Telecommuting has become extremely popular over the last few years, especially as more professionals turn to freelancing careers that provide more freedom and flexibility. But telecommunity isn’t always as appealing as it seems, and the truth is that remote work has its fair share of downsides. Far from being a dying art, collaborative Tampa office space serves as the cornerstone of many of the most innovative and successful companies.
Physical Togetherness Encourages Innovation
Perhaps nobody understood the power of working onsite than Marissa Mayer, CEO of Yahoo!. Upon taking over the search engine giant, Mayer changed the company’s telecommuting policies and made it mandatory for all employees to work in the office. Her goal was to guide innovation through the type of collaboration that can only happen with all bodies in the same room. The chief development officer at Yahoo!, Jackie Reses, explained, “Some of the best decisions and insights come from the hallway and cafeteria discussions, meeting new people, and impromptu team meetings.” Indeed, in an office space that encourages innovation, anything is possible.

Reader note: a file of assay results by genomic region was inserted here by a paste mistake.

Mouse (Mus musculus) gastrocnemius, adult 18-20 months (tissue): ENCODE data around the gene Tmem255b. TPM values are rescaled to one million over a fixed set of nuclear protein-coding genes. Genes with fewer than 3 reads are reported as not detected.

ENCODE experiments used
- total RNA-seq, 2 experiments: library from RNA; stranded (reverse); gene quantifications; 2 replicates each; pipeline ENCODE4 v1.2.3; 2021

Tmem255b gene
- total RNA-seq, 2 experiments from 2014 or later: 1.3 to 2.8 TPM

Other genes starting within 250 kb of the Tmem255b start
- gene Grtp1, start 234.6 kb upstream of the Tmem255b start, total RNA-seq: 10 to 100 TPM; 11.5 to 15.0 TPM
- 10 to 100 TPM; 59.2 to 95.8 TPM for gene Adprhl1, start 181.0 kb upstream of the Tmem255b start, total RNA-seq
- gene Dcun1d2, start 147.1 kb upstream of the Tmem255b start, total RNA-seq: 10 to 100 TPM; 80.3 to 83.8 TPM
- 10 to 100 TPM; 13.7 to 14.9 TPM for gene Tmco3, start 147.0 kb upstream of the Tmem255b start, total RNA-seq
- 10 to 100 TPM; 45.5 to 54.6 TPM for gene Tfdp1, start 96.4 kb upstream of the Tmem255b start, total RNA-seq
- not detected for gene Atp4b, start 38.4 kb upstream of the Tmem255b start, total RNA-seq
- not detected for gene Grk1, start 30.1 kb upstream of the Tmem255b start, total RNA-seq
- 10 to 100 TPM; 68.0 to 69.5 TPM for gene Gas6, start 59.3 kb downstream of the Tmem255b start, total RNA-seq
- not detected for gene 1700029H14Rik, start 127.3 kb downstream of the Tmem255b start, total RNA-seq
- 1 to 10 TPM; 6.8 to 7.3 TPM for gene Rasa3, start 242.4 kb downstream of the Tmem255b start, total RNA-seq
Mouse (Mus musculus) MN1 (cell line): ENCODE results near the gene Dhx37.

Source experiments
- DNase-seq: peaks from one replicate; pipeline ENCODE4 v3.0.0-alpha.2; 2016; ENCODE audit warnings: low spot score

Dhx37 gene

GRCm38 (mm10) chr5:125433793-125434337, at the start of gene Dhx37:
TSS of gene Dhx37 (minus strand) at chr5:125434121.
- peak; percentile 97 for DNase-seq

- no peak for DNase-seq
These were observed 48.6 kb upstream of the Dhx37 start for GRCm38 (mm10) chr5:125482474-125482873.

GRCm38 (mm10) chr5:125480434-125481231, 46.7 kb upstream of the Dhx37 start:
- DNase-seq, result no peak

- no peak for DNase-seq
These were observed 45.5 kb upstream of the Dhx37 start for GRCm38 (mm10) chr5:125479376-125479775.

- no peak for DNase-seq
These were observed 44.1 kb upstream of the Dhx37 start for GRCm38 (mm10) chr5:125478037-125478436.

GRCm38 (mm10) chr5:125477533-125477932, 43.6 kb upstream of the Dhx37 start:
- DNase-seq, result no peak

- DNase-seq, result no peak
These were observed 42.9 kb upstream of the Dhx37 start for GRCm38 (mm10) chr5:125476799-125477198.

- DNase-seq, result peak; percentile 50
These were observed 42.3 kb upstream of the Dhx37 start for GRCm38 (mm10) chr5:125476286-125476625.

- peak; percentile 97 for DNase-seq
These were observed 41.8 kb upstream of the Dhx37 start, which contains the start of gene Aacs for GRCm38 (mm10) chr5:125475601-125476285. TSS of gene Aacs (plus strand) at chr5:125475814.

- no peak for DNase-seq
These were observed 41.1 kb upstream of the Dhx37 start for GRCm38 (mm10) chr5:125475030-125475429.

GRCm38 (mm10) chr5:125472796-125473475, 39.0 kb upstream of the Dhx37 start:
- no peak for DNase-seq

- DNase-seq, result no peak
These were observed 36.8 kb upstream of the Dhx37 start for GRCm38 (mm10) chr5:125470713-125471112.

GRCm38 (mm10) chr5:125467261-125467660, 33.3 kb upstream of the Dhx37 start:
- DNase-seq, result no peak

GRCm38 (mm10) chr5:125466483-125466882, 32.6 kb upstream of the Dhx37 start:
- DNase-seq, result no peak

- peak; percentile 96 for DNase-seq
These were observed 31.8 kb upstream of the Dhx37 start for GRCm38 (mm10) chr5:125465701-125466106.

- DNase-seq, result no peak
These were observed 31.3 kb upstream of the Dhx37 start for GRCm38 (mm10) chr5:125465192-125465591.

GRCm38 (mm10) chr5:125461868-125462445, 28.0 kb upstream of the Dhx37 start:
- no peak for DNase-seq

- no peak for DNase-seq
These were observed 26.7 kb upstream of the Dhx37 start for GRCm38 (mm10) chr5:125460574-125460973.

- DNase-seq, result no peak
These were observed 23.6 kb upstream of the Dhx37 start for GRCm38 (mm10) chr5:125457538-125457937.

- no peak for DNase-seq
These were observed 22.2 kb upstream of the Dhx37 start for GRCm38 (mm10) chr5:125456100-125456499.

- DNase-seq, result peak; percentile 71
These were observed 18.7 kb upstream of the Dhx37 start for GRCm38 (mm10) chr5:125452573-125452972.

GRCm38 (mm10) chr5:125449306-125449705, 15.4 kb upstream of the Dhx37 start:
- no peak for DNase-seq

Many Employees Prefer the Office
Many adults look forward to going to work and spending the day away from their home environments. Rather than worrying about laundry, dirty dishes, messy pets, and busy children, they can focus on contributing to a large purpose and enriching their lives with new friends and working relationships. Telecommuting simply cannot offer those perks. Other employees don’t have the technology or the space to work from home, especially those living in smaller apartments where privacy is impossible to find.
The Office Offers Support
When you’re stuck on a task, feeling disengaged, or craving encouragement, the only thing to help you as a telecommuter is your computer screen. But in a Tampa executive office suite setting, you have a number of colleagues and friends who can lend a listening ear, provide advice, or simply inspire through their actions. This is especially vital for younger staff members who are still developing their skills and need role models to push them to be the best that they can be.